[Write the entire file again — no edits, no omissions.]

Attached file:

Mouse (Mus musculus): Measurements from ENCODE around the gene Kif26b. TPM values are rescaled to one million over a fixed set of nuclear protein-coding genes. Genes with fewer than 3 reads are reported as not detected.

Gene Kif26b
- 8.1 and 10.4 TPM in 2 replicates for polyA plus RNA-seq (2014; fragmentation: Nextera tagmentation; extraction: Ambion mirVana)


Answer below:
Mouse (Mus musculus): Measurements from ENCODE around the gene Kif26b. TPM values are rescaled to one million over a fixed set of nuclear protein-coding genes. Genes with fewer than 3 reads are reported as not detected.

Gene Kif26b
- 8.1 and 10.4 TPM in 2 replicates for polyA plus RNA-seq (2014; fragmentation: Nextera tagmentation; extraction: Ambion mirVana)